To top it off, most cats don't like getting their mouth checked (unlike dogs). So to be safe, let your veterinarian handle the situation.
Exposure To Poisonous Plants And Other Toxins
It's possible that your cat has been exposed to something toxic like poisonous plants (think azaleas and tulips), pesticides, chemicals, and toxic food. Exposure to these elements often results in drooling.
To get a list of poisonous plants, toxic food, and chemicals, check out ASPCA.
Oral issues like trauma or burns caused by cat fights, unforeseen accidents like getting hit by a car, or your cat chewing on an electrical cord can also cause your cat to drool.
In this case, excessive drooling is a sign that you need to get your cat checked by a vet immediately.
Excessive thirst caused by heat stroke can also make a cat drool. While this rarely happens, it’s still possible, especially for brachycephalic or flat-faced cats (think Persian cats).
Take note that cats do sweat, but not in the same way humans do. Unlike humans, cats primarily cool themselves through panting rather than sweating.
Underlying Health Problem
If it's not an emotional stimulus or if there is nothing stuck in your cat’s mouth, your slobber-filled pet cat may be drooling because your cat is sick. Here are a few possible health concerns your pet cat might be having:
Mouth Disease Or Dental Disease
Cats that salivate excessively might be suffering from a mouth or dental disease. Dental issues like tooth decay, mouth ulcers, and gum disease are common causes of drooling among many cats.
Pulling your cat’s lip gently and inspecting its teeth and gums is one way to check if your cat has oral problems. If you see brown teeth, bleeding gums, and blood-tinged saliva, you better seek veterinary advice ASAP.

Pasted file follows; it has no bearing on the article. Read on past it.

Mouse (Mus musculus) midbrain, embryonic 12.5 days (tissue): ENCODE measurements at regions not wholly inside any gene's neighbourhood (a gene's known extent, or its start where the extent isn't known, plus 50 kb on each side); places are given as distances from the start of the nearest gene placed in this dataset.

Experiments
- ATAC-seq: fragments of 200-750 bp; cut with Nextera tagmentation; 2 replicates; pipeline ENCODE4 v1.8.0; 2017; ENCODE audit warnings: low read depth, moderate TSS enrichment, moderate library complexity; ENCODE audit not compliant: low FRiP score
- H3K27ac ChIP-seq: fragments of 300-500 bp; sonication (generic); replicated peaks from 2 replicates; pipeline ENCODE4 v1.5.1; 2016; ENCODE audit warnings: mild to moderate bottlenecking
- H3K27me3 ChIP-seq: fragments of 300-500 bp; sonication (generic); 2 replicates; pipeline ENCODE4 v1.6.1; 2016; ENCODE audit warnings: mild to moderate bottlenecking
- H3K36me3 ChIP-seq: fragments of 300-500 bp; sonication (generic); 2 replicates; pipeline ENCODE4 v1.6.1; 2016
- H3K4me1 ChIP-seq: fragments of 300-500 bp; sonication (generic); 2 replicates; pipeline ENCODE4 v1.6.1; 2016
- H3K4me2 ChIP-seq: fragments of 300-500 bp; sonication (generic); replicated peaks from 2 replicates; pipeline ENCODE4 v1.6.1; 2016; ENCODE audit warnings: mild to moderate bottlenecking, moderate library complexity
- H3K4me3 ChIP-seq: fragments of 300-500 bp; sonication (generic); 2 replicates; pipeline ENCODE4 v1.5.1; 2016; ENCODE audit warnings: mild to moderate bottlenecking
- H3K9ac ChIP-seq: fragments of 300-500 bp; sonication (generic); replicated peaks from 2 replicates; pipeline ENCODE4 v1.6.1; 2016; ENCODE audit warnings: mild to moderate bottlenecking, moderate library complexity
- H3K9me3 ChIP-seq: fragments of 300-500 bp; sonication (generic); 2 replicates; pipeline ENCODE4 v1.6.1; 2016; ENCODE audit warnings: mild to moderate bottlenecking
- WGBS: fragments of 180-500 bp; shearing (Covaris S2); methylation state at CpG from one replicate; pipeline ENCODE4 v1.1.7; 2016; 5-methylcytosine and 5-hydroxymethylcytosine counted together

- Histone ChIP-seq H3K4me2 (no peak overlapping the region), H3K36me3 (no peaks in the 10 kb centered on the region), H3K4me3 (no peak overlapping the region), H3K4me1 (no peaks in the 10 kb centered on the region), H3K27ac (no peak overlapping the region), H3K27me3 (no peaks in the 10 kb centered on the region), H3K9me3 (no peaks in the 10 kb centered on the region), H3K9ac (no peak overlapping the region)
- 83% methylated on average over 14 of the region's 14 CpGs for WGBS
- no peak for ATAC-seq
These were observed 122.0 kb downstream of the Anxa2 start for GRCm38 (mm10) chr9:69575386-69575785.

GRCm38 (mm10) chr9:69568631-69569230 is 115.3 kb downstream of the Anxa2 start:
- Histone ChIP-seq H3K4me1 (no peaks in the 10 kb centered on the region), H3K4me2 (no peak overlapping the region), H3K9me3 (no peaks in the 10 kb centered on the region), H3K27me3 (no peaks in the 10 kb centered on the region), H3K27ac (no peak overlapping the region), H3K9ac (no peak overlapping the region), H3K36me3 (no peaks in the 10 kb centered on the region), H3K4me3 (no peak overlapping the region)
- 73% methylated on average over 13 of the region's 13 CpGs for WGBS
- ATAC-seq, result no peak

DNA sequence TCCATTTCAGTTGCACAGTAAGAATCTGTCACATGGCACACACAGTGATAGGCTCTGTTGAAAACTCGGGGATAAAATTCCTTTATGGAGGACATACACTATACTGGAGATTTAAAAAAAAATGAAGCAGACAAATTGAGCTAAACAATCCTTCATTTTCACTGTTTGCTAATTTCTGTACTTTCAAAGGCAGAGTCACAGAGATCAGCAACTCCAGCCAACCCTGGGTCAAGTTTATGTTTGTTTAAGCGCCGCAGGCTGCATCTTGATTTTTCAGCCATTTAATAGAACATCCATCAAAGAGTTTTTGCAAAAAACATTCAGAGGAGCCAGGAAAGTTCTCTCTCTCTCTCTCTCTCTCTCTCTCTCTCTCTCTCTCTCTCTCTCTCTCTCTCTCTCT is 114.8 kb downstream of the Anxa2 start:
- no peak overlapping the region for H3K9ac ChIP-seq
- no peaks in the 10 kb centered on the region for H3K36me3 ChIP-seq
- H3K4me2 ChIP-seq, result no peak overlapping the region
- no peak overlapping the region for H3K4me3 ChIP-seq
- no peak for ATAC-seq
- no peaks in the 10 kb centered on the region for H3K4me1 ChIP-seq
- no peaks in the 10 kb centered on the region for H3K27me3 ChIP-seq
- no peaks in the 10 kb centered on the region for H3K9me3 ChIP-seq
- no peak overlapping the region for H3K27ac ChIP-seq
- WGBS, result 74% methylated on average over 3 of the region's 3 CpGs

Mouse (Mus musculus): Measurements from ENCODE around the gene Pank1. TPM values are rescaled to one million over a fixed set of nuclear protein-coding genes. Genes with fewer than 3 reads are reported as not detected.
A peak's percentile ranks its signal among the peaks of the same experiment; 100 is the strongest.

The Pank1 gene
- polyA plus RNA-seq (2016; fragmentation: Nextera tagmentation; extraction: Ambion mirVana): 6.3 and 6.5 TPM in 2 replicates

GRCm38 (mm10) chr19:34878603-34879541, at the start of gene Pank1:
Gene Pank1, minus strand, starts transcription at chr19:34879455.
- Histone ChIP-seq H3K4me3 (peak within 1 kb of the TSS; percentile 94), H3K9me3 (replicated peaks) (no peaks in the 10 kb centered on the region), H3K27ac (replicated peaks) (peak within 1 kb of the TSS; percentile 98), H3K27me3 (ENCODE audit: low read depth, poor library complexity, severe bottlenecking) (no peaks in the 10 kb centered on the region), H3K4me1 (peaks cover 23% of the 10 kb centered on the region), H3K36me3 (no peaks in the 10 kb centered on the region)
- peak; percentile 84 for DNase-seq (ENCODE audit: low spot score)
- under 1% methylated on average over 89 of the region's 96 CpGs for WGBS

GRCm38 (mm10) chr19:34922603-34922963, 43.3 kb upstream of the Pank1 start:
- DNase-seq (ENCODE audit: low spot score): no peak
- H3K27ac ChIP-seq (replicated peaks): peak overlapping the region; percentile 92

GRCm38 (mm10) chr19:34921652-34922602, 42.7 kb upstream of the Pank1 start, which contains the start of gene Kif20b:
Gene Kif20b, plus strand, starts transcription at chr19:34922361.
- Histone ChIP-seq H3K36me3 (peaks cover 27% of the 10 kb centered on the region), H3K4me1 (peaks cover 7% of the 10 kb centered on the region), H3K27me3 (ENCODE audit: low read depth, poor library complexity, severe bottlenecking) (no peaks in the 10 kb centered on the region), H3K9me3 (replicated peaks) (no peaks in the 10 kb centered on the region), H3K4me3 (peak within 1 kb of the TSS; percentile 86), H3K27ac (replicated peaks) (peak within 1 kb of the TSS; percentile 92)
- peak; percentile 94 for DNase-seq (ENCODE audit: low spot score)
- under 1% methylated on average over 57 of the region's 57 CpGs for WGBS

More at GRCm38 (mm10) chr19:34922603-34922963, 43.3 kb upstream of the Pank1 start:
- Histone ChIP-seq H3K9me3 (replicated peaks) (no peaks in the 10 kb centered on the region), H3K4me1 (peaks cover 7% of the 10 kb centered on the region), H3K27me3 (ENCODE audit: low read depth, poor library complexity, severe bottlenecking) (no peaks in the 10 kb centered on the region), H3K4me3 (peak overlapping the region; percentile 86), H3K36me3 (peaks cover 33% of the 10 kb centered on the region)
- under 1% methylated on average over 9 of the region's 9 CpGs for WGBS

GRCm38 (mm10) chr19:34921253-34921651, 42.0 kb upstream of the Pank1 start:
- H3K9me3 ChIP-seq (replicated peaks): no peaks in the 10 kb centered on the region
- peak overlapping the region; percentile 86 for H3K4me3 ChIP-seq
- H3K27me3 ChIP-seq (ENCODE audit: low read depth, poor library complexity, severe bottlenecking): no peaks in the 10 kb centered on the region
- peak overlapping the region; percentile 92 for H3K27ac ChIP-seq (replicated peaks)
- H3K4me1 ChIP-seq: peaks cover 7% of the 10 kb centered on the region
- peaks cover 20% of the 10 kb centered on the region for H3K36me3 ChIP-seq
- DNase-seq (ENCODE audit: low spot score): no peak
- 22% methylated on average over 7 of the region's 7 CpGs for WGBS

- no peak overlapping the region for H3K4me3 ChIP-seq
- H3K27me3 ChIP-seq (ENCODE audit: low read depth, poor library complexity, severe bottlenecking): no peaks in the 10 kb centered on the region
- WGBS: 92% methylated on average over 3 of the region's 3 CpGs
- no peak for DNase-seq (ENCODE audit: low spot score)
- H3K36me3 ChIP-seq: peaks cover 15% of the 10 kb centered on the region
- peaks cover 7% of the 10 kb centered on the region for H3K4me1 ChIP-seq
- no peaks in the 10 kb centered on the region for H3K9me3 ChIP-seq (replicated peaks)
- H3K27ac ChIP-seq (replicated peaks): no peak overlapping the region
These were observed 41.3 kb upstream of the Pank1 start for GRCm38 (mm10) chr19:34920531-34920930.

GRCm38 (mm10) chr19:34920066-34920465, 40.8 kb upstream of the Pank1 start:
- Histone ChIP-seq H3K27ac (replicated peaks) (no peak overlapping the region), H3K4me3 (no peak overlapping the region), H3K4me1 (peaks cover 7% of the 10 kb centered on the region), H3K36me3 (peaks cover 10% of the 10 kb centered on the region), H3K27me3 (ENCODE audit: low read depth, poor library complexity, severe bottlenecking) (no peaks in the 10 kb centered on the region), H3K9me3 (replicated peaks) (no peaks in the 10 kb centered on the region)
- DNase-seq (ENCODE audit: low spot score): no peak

Besides dental diseases, cats can also develop oral cancer. This can appear in your pet cat’s tongue and throat. This condition, like dental disease, also results in excessive drooling, and will also require you to set up an appointment with your cat’s veterinarian.
Viral respiratory conditions like upper respiratory infections can also result in increased drooling. Like other diseases, you’d want your cat to be checked by a vet if your cat shows signs of drooling plus lack of appetite, sneezing, or coughing.
Organ diseases like liver and kidney disease can also cause cats to drool excessively. Apart from that, gastrointestinal problems and internal parasites often lead to nausea and vomiting. Both of which often lead to slobbering behavior.
If your cat shows signs of excessive salivation accompanied by nausea, vomiting, and the like, the chances of your cat being sick is high. So, contact your vet right away.
Did you say that your cat is drooling? If it’s just a small amount and if it’s only temporary, then there is nothing to fear. After all, drooling is normal in cats.
However, it’s a different story if your cat is drooling excessively. When the drooling doesn’t go away, and isn’t triggered by emotions, this type of drooling warrants a visit to your local veterinarian.